Less than a year after its acquisition by AOL, leading technology blog TechCrunch is involved in a tussle with its new parent company over journalism ethics and editorial independence.
After several days of confusion, controversy and conflicting reports about his fate, TechCrunch founder and ousted co-editor Michael Arrington broke his silence Tuesday with a post on TechCrunch.com.
Arrington demanded AOL either grant TechCrunch the editorial independence it promised when the Internet company acquired the site in late September of last year or it sell the popular blog back to him.
Otherwise, he said: “I cannot be a part of TechCrunch going forward.”
The legendarily combative Arrington illustrated his blog post with a picture from the movie “300,” which features a small band of Spartans battling against the Persians in a fictionalized account of the Battle of Thermopylae.
Arrington’s situation at TechCrunch has been murky since he launched a $20 million venture capital fund last week called CrunchFund. Several of Silicon Valley’s leading venture capitalists are contributors to the fund.
The launch of a fund investing in startup companies like those TechCrunch covers was seen as a breach of journalism ethics by some media analysts and rival tech bloggers and prompted Arrington’s removal as co-editor.
The decision to remove Arrington from an editorial position at TechCrunch was reportedly made by Arianna Huffington, founder of The Huffington Post, which AOL bought in February.
Huffington was named the head of all editorial content at AOL following the purchase of her news and opinion site for $315 million, making her Arrington’s de facto boss.
Complicating matters, however, was the fact that $10 million of the funding for CrunchFund came from the venture capital arm of AOL itself and the project received the blessing of Huffington’s boss, AOL chief executive Tim Armstrong.
“TechCrunch is a different property and they have different standards,” Armstrong told The New York Times in an article last week announcing the creation of the fund.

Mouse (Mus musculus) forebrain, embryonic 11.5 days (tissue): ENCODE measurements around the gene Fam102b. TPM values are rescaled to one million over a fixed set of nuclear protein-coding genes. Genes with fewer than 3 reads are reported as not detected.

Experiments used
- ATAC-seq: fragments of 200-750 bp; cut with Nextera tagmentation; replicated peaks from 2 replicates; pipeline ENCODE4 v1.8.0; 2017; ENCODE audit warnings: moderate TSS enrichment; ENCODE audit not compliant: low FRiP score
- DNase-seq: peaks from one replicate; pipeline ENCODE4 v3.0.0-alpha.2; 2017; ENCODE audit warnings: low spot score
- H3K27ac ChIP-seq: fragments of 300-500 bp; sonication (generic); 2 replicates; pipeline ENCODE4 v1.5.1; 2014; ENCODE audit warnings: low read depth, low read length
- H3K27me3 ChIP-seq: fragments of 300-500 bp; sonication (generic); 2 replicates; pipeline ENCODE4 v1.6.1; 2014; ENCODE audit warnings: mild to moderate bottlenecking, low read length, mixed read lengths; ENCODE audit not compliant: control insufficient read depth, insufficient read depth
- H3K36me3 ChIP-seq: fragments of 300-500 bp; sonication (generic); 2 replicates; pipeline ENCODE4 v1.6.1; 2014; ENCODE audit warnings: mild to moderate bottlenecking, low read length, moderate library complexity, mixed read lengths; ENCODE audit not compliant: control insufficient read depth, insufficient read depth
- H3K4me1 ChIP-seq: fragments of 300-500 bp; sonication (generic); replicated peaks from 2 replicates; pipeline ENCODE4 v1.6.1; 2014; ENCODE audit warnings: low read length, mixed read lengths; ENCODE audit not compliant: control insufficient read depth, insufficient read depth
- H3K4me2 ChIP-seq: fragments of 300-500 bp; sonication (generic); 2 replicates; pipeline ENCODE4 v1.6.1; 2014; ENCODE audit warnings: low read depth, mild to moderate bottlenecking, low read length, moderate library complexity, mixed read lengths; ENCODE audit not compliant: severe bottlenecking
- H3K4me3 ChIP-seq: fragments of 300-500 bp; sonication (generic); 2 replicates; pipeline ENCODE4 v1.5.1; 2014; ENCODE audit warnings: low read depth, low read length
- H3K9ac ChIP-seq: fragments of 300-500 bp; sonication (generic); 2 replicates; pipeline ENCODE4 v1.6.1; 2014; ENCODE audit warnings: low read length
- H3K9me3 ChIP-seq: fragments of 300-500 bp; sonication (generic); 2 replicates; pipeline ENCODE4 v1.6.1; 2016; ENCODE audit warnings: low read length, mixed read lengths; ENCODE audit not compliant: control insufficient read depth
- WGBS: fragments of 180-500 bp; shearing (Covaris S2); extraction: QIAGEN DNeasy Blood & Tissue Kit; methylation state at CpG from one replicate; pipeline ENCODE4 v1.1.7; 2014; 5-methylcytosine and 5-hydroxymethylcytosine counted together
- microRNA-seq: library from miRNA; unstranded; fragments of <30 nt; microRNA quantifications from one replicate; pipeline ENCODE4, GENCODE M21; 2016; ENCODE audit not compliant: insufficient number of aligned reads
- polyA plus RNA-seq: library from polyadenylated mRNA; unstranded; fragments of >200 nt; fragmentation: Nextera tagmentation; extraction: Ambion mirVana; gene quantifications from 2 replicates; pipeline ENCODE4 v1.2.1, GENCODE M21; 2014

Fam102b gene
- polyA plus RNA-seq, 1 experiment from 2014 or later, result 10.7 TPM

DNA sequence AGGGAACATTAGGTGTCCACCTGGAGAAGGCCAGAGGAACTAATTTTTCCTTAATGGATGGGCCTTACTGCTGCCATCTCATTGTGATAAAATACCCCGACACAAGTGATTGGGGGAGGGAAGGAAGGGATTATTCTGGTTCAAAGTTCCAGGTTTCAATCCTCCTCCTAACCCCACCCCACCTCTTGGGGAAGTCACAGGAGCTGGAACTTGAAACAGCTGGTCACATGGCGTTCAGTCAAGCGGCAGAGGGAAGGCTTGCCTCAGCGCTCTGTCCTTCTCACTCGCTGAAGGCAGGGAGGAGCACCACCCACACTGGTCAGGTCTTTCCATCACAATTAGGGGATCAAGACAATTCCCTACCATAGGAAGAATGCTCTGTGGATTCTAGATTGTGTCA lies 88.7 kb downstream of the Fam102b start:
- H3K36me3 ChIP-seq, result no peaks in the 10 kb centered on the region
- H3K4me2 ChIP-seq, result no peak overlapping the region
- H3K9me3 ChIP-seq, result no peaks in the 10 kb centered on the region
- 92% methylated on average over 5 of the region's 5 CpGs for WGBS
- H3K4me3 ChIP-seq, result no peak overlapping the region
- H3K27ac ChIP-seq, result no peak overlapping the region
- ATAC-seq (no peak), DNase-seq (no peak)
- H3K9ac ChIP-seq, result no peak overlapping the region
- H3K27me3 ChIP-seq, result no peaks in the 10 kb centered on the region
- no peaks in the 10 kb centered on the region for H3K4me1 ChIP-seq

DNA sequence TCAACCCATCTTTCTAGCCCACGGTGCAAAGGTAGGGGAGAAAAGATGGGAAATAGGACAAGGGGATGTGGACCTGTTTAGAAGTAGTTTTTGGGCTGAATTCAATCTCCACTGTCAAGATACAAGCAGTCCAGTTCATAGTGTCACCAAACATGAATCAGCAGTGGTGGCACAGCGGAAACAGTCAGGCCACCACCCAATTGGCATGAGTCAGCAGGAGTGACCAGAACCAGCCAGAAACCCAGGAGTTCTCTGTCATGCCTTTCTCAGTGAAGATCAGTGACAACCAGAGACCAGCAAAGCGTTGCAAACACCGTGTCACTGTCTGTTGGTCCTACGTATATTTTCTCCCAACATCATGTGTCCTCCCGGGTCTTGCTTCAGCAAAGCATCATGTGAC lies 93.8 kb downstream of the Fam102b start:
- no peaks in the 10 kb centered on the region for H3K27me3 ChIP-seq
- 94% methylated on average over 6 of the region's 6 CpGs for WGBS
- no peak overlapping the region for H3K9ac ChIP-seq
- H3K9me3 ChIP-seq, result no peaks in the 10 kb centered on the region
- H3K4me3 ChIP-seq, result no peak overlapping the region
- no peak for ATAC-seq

“We have a traditional understanding of journalism with the exception of TechCrunch, which is different but is transparent about it,” he said.
Neither Armstrong, Huffington or AOL has made any public comment since the controversy erupted last week.
In his blog post, Arrington said the “core issue” was not his employment situation at TechCrunch but “editorial independence and self determination.”
“As of late last week TechCrunch no longer has editorial independence,” he said. “Some argue that the circumstances demanded it. I disagree.”
Without specifically mentioning Huffington, president and editor-in-chief of The Huffington Post Media Group, Arrington said that editorial independence “means autonomy from Huffington Post.”
“To put it simply, TechCrunch would stay with AOL but would be independent of the Huffington Post,” he said.
AOL’s purchases of TechCrunch and The Huffington Post have been the most high-profile efforts by Armstrong, a former Google executive, to turn around a company whose name has become synonymous with the dotcom era’s excesses.
AOL merged with Time Warner in 2001 at the height of the dotcom boom in what is considered one of the most disastrous mergers ever and was spun off by Time Warner in December into an independent company.
AOL shares gained 3.38 percent to $14.99 on Wall Street on Tuesday.